Gabriel Ebner (Aug 28 2020 at 10:31):
I've just received this and I haven't seen this posted here yet. I'm not sure if the talk mentions Lean at any point, but maybe you'll find it interesting nevertheless.
As coorganizers, Sneha and I would like to extend our warmest invitation to you all for our next (eighth) talk in the Mathematics Seminar Series on September 1, 2020, Tuesday from 17:30 to 18:30 hours IST. Our speaker for this talk is Prof. Jeremy Avigad who is Professor of Philosophy with an appointment in the Department of Mathematical Sciences at Carnegie Mellon University, United States. His talk is titled "The History of Dirichlet’s Theorem on Primes in an Arithmetic Progression”. It is my understanding that Prof. Avigad will touch upon both mathematical and philosophical aspects of this important number theory theorem. Please find the talk's abstract and a brief bio of Jeremy Avigad is in the poster below. Finally, for the sake of drumming some further interest (!), next below are the two articles referenced in his bio.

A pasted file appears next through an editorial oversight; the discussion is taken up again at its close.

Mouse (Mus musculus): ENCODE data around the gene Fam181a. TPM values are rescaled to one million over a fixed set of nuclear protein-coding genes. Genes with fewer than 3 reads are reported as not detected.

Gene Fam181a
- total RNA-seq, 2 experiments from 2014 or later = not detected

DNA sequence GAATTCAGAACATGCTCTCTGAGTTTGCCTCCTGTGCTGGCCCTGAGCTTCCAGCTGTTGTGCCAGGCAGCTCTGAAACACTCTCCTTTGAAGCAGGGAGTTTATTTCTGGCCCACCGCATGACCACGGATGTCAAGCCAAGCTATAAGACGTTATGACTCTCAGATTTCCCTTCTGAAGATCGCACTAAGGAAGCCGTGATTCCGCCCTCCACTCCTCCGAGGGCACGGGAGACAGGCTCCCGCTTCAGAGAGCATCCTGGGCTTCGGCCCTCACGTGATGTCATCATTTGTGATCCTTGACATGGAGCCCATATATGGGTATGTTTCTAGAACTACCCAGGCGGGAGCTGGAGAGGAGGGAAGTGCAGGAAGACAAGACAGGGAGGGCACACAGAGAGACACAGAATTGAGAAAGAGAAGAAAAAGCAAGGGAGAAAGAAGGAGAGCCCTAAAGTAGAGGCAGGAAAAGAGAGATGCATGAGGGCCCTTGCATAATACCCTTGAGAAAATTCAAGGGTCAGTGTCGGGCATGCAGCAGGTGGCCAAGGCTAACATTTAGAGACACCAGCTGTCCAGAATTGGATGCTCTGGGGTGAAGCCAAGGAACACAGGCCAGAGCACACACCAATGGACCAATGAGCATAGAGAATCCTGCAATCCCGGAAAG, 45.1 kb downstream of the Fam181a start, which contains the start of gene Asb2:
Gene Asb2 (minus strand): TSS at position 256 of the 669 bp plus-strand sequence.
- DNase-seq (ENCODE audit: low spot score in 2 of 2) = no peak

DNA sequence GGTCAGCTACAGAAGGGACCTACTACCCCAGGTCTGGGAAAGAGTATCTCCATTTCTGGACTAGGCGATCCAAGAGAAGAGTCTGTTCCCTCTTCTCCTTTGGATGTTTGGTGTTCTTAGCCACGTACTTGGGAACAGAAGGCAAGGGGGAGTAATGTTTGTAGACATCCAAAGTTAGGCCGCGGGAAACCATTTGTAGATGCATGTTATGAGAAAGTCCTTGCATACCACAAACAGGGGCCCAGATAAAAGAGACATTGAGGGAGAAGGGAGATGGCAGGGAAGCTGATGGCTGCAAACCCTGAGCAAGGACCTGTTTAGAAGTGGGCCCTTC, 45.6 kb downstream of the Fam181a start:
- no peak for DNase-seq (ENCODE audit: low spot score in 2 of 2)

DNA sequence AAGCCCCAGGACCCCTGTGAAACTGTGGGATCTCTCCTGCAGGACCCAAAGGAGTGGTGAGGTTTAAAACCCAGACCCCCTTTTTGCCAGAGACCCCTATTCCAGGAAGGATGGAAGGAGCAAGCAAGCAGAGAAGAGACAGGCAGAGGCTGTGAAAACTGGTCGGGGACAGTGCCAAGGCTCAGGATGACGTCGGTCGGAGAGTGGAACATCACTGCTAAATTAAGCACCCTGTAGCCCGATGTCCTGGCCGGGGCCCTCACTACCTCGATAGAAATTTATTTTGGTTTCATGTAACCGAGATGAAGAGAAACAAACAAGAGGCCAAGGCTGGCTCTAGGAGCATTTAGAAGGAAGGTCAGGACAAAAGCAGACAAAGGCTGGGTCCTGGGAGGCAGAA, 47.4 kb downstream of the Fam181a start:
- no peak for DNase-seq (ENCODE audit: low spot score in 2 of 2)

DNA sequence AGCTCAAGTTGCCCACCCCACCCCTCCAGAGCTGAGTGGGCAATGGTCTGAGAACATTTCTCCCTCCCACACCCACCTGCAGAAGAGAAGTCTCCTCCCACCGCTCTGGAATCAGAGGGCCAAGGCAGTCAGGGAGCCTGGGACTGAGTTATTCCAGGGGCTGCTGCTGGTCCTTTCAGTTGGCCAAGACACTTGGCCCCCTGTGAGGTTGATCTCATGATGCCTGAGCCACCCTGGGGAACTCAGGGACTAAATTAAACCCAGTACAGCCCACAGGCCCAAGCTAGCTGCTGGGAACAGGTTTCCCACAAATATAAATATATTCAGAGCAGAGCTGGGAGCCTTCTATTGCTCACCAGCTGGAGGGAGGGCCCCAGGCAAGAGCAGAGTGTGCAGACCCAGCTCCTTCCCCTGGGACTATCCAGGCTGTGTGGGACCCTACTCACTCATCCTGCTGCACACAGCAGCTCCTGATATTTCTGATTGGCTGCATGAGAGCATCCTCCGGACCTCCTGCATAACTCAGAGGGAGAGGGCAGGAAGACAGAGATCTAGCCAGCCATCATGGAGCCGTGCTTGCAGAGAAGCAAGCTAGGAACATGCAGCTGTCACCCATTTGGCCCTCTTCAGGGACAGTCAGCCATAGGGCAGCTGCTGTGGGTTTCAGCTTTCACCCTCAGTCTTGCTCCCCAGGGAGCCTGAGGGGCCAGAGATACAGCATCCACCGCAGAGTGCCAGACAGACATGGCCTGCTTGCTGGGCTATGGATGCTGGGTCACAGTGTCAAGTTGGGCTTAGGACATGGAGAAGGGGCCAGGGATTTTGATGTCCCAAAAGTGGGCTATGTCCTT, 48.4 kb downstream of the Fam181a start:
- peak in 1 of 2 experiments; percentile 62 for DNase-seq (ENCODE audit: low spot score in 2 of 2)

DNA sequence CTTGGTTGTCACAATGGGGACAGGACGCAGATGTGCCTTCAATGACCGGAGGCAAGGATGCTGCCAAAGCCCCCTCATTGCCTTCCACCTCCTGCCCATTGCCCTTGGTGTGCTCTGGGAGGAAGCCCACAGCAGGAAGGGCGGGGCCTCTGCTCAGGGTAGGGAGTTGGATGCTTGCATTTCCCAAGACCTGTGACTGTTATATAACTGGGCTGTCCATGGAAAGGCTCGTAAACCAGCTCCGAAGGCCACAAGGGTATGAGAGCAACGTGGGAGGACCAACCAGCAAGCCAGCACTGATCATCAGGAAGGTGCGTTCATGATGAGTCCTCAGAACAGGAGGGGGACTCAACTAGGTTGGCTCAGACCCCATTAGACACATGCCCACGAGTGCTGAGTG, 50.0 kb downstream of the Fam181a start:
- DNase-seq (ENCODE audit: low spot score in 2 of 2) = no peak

"The Mechanization of Mathematics": https://www.ams.org/journals/notices/201806/rnoti-p681.pdf
"Principia. Is it possible that, in the new millennium, the mathematical method is no longer fundamental to philosophy?":
Looking forward to seeing you all on Tuesday, and I’m really excited about this talk! Stay safe, stay sane!
Date and Time: Tuesday, September 1, 17:30 to 18:30 hours IST (Vienna time; local times here)
Title: The History of Dirichlet’s Theorem on Primes in an Arithmetic Progression
Abstract: Please see poster below
Zoom meeting link: https://zoom.us/j/94670346653?pwd=UFVuRmRIZVlGbm5HSkE5Ymp4WFlDUT09
Other notes: The organizers wish to request potential attendees to please download Zoom for your platform from https://zoom.us/download well ahead of time. Please also consider registering at https://zoom.us/signup for attending this talk though this is not required.
BYOB/Bring your own beverage!
Jeremy Avigad (Aug 28 2020 at 14:33):
The talk won't have anything to do with Lean (except to the extent that everything has something to do with Lean), but it's a nice story about 19th century mathematics. Be careful, IST is between most time zones; for example, I'll be lecturing at 8am EST.
Gabriel Ebner (Aug 28 2020 at 14:39):
Thanks for pointing this out! I thought IST referred to something completely different than a timezone...
Last updated: May 10 2021 at 23:11 UTC